"I wasn't given a clue that this was not the right thing to do," Melinda Howell told CBS News Correspondent John Blackstone.
She borrowed $30,000 in what is called a Shared Appreciation Mortgage.
There were no interest payments, but when the house she bought for $223,000 sold for $385,000 four years later, the "affordable" housing lenders got a big payoff: 60 percent of the appreciation.
They made $97,000 for loaning her $30,000.
"That's why I say I would have been better off to put it on my MasterCard", she says.
By law, mortgage lenders must usually disclose the total cost of borrowing. But shared appreciation mortgages escape those rules. There's no limit to how much a bank can profit.
"I sign all these deals, but I don't do all these deals," claims Clark Blasdell.
Blasdell is President of Northbay Family Homes, the non-profit agency that set up the very profitable shared appreciation deal that left Melinda Howell feeling cheated.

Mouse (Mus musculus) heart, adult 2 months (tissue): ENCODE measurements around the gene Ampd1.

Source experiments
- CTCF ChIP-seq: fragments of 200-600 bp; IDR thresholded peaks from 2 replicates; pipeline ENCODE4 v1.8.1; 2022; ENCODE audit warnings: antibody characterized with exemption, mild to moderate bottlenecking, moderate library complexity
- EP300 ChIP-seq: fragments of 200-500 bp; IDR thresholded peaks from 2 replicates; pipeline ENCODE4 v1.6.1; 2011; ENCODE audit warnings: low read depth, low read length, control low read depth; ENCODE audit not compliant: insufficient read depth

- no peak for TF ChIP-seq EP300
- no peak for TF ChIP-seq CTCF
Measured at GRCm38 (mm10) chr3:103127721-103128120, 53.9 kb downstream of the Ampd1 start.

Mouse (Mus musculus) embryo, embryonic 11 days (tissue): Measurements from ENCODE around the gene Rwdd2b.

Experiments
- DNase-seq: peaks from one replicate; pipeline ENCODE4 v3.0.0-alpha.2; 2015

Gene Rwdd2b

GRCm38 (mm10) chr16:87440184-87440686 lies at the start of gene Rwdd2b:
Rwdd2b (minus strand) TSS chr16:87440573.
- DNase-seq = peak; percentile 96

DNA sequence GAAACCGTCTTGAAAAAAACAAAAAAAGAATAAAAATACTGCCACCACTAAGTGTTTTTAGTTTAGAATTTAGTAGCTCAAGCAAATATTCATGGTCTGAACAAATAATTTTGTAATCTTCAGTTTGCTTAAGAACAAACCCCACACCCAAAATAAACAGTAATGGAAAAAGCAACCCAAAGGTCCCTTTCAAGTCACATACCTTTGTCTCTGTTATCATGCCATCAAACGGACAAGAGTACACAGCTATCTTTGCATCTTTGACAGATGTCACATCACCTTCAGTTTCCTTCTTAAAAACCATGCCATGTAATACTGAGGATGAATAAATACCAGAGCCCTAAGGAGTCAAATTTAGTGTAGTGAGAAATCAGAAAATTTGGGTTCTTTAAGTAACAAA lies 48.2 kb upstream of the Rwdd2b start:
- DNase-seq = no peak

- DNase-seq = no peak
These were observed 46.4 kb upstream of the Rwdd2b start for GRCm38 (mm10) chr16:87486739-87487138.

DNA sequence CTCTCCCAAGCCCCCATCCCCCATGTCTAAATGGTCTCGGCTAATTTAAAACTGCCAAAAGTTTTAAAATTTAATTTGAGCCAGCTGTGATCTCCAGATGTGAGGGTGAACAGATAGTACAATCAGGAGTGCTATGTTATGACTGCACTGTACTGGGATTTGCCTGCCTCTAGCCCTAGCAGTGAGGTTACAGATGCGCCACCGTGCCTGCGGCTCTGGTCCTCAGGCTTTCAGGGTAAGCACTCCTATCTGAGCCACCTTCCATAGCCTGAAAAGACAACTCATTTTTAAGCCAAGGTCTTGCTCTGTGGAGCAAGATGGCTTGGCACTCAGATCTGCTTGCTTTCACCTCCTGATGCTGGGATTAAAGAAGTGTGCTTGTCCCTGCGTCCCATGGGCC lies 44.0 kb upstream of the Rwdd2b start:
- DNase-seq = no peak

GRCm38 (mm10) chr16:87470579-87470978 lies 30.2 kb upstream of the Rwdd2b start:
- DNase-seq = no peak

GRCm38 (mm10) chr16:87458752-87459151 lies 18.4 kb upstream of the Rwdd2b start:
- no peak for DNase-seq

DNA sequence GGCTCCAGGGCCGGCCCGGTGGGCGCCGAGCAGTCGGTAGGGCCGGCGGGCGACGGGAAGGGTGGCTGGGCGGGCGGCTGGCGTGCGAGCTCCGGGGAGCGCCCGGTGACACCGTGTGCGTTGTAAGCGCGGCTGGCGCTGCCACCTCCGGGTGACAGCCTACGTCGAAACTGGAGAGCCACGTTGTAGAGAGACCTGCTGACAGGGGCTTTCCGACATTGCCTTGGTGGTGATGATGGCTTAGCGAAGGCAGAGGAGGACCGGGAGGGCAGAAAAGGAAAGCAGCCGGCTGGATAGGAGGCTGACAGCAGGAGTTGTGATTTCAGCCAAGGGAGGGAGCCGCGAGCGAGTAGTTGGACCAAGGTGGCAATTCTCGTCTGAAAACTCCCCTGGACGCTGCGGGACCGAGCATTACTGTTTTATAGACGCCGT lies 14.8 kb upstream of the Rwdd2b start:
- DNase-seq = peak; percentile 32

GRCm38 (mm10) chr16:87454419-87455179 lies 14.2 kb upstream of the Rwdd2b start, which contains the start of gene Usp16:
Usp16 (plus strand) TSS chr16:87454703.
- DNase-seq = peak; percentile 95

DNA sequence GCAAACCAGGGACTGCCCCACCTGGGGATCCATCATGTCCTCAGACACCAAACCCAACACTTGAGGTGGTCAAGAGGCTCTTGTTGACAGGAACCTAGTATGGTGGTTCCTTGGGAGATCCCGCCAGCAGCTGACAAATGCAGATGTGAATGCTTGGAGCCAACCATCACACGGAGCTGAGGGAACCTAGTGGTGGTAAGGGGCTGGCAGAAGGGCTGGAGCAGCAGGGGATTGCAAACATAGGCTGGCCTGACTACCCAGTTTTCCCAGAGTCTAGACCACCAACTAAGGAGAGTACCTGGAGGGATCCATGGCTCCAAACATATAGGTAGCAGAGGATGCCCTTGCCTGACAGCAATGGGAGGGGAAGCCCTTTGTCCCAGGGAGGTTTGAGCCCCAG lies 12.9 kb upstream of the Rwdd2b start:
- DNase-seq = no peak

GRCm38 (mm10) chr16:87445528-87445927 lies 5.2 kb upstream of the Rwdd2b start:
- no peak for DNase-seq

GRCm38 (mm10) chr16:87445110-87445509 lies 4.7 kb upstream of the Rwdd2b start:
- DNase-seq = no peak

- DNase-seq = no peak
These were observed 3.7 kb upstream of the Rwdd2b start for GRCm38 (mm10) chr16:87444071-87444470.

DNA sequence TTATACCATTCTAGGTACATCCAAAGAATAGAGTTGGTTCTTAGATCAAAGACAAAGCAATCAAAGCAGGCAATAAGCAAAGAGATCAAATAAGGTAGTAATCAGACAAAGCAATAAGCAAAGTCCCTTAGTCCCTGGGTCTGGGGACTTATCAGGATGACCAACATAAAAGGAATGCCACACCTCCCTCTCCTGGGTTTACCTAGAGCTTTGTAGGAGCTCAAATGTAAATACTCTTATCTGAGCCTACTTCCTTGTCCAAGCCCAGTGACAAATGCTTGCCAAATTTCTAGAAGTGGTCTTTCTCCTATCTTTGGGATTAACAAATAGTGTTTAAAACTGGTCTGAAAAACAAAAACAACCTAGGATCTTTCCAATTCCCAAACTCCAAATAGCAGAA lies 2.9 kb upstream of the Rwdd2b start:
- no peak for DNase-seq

But as someone who is concerned with getting people into affordable housing, is it appropriate for someone to pay $97,000 to borrow $30,000 for four years?
"Well, I think it appropriate to help people buy their first homes, if they have no other means," says Blasdell.
According to Michael Shea of ACORN, "This is a new scam being foisted on American homeowners."
Shea's organization, ACORN represents low-income homebuyers.
"What it amounts to is a new version of sharecropping, instead of the landowner taking a portion of the farmer's crops, we have lenders now taking a portion of homeowner's equity," says Shea.
The equity Melinda Howell lost left her unable to buy another house.
"If I had gotten a lot of that, I wouldn't be living on the edge anymore. I have my bills paid off I would be kinda financially comfortable," says Howell.
She's moved from California to Oregon in search of affordable housing and now realizes that what she thought was a helping hand, was actually reaching deep into her pocket.